Edinburgh’s winning run in the Challenge Cup was brought to an end in Paris last night, but there was some consolation for Richard Cockerill’s side in the knowledge that they will now have a home quarter-final against Cardiff.
As the last day of pool action drew to a close, several of the possible permutations threatened to present Edinburgh with a far tougher task in the last eight. The Welsh team will be no pushovers, but they are a known quantity – and have already lost to the Scots on their own turf this season in the Pro14.
Edinburgh had secured their place in the knockout stages with a dramatic win over Stade at Murrayfield nine days ago, but there seemed little chance of a repeat last night as from the start the holders showed their determination either to sign off on a winning note or – as it turned out – to get the win that would see them through as one of the three best runners-up from the five pools. The only surprise given their first-half domination was that they should win so narrowly.
Stade wasted no time in taking the initiative as they went in search of the big win that would give them the best chance of qualifying for the knockout stages, and took a third-minute lead through Paul Alo-Emile after the prop’s fellow-forwards had driven on from a lineout. Shane Geraghty converted, and the zest with which the home side celebrated the try was an ominous indication that Edinburgh could be in for a long night.
It did not take long for that impression to be strengthened, as just a few minutes later Jonathan Danty won the race for a long kick ahead to touch down in goal. The centre’s try needed to be referred to the Television Match Official before being given, as referee Frank Murphy appeared to be unsure if the centre had strayed offside before the kick, but after a short wait it was confirmed.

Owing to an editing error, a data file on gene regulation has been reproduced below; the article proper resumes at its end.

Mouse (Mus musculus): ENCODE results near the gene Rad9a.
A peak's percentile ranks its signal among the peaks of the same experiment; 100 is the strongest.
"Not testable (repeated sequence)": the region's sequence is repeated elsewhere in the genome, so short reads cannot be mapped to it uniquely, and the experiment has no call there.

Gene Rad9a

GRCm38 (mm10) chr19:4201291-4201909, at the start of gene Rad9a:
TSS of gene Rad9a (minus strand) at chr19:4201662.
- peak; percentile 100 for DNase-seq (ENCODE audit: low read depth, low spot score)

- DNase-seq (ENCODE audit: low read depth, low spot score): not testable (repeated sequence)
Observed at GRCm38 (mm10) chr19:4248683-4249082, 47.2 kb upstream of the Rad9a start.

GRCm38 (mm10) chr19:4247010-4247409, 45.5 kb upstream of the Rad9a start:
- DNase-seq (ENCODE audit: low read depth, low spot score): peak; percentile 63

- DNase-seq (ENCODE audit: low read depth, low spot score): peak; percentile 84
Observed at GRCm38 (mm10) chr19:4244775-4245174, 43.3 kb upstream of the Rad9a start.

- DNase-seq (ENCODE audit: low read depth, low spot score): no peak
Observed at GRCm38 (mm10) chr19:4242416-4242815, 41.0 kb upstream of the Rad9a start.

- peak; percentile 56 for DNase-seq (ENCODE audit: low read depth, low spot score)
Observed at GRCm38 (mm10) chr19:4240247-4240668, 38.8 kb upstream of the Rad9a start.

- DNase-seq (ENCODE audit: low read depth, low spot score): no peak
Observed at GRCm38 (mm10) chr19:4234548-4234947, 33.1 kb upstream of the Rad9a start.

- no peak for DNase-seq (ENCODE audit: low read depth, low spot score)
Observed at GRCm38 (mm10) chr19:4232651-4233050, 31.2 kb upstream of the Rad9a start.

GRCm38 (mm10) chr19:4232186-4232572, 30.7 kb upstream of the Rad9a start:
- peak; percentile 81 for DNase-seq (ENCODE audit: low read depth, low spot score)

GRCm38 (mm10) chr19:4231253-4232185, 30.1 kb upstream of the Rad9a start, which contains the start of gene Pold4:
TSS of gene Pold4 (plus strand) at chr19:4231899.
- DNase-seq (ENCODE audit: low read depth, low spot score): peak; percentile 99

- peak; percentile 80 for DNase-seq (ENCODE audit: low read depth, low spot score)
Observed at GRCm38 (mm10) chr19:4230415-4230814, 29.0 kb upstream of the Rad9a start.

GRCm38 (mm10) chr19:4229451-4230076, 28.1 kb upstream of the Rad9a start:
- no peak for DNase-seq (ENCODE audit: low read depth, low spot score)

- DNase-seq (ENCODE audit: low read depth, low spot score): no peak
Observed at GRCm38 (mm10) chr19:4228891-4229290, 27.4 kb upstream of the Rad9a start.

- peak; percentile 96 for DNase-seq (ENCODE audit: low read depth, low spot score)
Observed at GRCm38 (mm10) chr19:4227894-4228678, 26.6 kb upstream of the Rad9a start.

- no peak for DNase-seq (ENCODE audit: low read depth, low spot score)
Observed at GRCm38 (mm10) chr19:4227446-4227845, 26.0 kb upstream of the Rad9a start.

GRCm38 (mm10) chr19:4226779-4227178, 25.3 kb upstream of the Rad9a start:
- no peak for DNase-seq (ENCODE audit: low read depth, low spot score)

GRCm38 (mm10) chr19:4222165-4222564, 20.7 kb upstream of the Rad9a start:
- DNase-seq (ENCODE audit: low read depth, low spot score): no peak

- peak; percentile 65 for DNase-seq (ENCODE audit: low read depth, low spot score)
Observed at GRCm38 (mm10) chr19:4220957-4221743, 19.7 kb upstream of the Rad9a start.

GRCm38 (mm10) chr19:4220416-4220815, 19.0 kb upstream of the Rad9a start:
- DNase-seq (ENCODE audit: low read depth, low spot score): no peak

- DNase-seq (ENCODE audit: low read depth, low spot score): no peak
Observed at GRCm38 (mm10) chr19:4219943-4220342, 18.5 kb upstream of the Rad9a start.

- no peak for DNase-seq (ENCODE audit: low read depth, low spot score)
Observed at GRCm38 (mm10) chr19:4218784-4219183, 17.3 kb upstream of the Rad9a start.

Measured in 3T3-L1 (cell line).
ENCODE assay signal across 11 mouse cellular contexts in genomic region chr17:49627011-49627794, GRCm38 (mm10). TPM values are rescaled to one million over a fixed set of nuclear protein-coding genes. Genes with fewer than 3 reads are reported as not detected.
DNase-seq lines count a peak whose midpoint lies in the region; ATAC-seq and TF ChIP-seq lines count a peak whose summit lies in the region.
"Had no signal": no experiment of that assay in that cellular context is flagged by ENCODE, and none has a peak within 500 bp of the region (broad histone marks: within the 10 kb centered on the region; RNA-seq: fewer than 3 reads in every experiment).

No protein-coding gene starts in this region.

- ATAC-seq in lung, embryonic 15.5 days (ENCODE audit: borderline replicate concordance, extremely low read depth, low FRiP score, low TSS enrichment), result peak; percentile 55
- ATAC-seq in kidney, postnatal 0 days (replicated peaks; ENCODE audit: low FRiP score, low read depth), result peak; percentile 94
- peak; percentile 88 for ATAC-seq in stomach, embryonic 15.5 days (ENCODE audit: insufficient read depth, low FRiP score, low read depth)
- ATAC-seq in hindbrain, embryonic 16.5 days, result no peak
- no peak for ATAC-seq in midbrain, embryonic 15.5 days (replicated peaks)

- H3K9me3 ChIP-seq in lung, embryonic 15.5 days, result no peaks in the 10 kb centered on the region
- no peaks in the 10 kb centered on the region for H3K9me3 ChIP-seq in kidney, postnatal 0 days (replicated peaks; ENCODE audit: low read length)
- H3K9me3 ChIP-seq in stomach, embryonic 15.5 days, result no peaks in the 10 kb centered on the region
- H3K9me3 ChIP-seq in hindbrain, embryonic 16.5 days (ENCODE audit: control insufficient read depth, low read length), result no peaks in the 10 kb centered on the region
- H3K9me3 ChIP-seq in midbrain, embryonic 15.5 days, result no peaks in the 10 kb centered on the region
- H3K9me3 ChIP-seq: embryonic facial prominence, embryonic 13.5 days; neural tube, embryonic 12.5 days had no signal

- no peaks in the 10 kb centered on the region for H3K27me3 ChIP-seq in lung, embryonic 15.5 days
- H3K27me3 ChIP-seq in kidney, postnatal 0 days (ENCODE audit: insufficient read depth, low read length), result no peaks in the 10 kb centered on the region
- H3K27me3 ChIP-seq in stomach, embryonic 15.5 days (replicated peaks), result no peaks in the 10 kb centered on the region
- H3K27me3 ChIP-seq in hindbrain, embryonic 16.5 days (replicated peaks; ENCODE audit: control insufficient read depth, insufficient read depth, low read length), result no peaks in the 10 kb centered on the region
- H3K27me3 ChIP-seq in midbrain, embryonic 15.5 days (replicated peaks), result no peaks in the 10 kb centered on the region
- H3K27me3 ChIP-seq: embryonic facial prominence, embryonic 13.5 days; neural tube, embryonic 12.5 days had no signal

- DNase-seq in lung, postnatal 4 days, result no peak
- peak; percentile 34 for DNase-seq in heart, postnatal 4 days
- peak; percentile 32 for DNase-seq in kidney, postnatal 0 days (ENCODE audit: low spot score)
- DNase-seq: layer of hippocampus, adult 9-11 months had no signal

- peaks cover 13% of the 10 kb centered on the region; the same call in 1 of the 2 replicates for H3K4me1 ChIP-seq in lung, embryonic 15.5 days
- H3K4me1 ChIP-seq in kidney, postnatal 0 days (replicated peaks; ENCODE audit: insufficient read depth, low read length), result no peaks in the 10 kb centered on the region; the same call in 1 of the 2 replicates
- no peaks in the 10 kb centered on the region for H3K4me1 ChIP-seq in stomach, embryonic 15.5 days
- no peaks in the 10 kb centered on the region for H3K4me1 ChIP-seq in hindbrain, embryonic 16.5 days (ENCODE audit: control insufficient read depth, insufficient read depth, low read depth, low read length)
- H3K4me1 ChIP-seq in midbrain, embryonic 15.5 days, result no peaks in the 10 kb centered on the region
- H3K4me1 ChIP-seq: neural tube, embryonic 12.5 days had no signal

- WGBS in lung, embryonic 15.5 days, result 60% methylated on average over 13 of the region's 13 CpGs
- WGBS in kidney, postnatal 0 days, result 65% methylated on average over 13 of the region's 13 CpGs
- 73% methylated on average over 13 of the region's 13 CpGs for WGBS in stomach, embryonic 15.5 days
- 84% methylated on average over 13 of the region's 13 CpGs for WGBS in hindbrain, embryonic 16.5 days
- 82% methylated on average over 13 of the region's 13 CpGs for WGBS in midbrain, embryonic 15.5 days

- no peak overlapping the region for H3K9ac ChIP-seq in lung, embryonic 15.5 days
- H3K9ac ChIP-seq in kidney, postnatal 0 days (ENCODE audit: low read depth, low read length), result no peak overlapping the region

Geraghty’s failure to add the two points was no more than slightly reassuring for Edinburgh, who had yet to find any sort of rhythm in their game.
At the end of the first quarter they did get their act together a bit, setting up good position with a penalty to touch from Jaco van der Walt. The pack secured good ball, but when it was spread wide, full-back Darcy Graham got isolated in possession and unceremoniously tackled into the ground.
Geraghty and Van der Walt were both off target with penalties in the last five minutes before the break, and although they would have rued their stand-off’s failure to open their account, Edinburgh could only be pleasantly surprised that they went in at half-time a mere 12 points down.
Swirling rain made the already heavy pitch even less conducive to running rugby after the break, but Edinburgh nonetheless managed to put together some good continuity play, and opened their account after 53 minutes. After good approach work by the pack, Graham was again halted, but this time he managed to recycle and Damien Hoyland completed the score near the right corner flag.
Van der Walt failed with the conversion, but the score breathed fresh optimism into Edinburgh, who continued to enjoy their best spell of the match.
On the hour, however, Stade regained the initiative with a lightning counter-attack. Winger Djibril Camara began it with an elusive run, but it was the unstoppable power of Sergio Parisse that ended it, the Italian forcing his way through the final few metres for another unconverted try.
Dougie Fife grabbed a score back with seven minutes to play, chasing down a kick ahead from Van der Walt. Sam Hidalgo-Clyne, making his 100th appearance, was just wide with the touchline conversion.
In the final few minutes Stade pressed hard for the bonus-point try that would give them an away quarter-final against Newcastle. Some defiant defence denied them, however, and as a consequence they now visit Pau instead.